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Middle School Trying Amazing New Trick On Misbehaving Students….REVERSE SUSPENSIONS!

You’d be hard pressed to find someone that hasn’t gotten in trouble when they were in school at one point or another.

Now, we’re not talking about some big time punishment for some big time offense in school, it could be something as small as having to do extra assignments or the old having to stay after school for a half hour situation.

As for myself, when I was in the seventh grade I got in trouble for getting into a fight that could not be avoided and by policy they suspended both of us even though I was defending myself. Anyway this was like the third fight this kid had been in and it was my first so they sent him off for ten days and they gave me one day of in school suspension.

What that was there was a classroom that had myself and maybe three other kids in it and we were sort of sequestered off to ourselves for the whole day. As a matter of fact it was in a wing of the school that the school barely used so they could monitor us pretty closely.

It was about the same as a regular school day except for one big thing being is that it was as boring as can be. The minutes drug on like hours and it felt like it was never going to end.

If you ask me what’s the one thing worse than being bored to tears it’s being embarrassed.

H/T The Blaze:

Administrators at one West Virginia middle school have introduced a new disciplinary alternative to traditional suspension that they believe could be more effective in reforming troubled students.

At Huntington East Middle School, non-violent, non-verbally abusive behavior is handled by offering parents the option of a “reverse suspension.”

In a reverse suspension, instead of sending a child home, the student’s parent is invited to come to school and spend the entire day by his side.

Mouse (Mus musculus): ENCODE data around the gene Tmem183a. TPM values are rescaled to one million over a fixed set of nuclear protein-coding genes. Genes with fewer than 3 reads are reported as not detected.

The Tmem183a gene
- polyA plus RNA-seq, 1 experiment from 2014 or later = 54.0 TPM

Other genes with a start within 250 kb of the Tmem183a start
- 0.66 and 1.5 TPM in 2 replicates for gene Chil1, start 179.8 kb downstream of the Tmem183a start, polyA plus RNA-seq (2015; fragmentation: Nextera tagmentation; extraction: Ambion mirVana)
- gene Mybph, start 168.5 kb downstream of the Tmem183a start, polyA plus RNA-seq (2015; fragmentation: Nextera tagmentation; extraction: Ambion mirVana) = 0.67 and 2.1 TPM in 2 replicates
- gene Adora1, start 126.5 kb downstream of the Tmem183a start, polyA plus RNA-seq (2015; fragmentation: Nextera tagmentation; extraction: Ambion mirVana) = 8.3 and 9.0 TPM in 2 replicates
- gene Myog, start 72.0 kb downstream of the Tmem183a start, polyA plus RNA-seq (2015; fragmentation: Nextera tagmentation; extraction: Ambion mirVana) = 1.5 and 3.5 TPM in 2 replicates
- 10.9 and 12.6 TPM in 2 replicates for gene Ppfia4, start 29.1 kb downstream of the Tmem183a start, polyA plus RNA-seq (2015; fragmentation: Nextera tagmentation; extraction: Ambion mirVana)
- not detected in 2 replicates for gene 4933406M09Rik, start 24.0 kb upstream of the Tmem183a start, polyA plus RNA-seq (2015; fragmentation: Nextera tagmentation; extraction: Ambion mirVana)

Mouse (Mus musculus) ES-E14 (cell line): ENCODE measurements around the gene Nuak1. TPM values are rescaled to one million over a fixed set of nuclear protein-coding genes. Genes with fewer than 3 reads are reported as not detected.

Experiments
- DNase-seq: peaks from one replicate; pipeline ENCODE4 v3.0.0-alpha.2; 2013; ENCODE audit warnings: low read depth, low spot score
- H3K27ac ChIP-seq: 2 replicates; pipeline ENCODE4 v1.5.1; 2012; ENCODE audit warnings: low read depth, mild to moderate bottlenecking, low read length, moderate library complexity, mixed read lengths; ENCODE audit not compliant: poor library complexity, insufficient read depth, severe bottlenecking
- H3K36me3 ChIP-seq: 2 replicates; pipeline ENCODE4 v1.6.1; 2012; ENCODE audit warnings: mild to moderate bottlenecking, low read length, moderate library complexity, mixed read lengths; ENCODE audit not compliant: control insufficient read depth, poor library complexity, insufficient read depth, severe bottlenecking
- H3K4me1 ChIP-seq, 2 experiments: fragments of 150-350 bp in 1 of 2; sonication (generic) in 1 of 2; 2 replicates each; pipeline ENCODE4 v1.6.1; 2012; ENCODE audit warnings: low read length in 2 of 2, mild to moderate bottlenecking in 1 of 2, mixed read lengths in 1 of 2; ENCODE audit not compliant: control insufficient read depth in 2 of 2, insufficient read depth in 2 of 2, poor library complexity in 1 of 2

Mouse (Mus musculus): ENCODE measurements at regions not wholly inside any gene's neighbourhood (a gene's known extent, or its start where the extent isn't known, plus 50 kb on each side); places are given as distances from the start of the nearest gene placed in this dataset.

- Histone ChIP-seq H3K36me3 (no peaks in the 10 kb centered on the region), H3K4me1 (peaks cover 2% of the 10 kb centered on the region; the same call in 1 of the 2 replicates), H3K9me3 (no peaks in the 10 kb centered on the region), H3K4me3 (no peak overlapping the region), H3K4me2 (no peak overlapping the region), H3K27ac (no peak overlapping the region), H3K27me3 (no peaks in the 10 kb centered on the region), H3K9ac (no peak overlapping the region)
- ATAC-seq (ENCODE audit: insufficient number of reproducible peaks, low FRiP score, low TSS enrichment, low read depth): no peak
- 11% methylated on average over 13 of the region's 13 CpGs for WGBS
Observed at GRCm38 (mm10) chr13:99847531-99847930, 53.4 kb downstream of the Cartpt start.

“When we started combining schools we had a lot of kids getting in trouble and getting suspended,” school parent partner Stephanie Powell told WOWK-TV.

Huntington East Middle School student Justin Young shared how the policy has worked for him personally.

“I was suspended multiple times last year. But this year, not once,” Young told WOWK.

Justin explained that when he and his mother got home from their day of reverse suspension, they had a family talk.

“She wanted to know if I acted like that when she was not around, I said, ‘No, because I wanted to be good for you.'” Justin said.

Principal Frank Barnett said the approach has helped the school reduce student suspensions by two thirds and bad behavior incidents by more than half. The school discovered that, for many students, suspensions were seen as a break from school, something they planned for.

3 Comments

3 Comments

  1. Robert Fott

    January 4, 2019 at 3:03 pm

    Sounds like a decent solution but what about the students that do not have parents in the home?

  2. flashy0ne

    January 4, 2019 at 6:18 pm

    There’s a BIG difference between a ‘right’ and a ‘privilege’. In America, every child has a right to an education. However, there should NEVER be a right to ‘graduation’. Granting this reward to underachievers OR the rebellious simply ‘dumbs-down’ our education system or allows rewards to those who interfere with the process.

  3. Donald Ignatowski

    January 6, 2019 at 5:08 am

    As a former high school security officer, I would say that 99% of all problems in the school were because the school allowed the students to carry their cell phones with them. Whenever there was a problem, EVERYONE almost instantly knew about it making the student causing the problems a cult-like hero. I suggested that for every class missed due to in school suspensions, expulsions, truancy, or even just skipping class would require one day of Summer School. If the student doesn’t attend the Required number of days of Summer School, then they will not receive their diploma and fail to graduate. At that point in order to receive their diploma would require them to take the self-responsibility and attain their GED. I was encouraged that it at least achieved some discussion, but the discussions ended abruptly. The school administration seemed to encourage the bad behavior at the expense of those students wanting to learn. As a security officer we were treated with less respect from the school administrators and some of the teachers, than the troublemakers. The WORST job I ever had.

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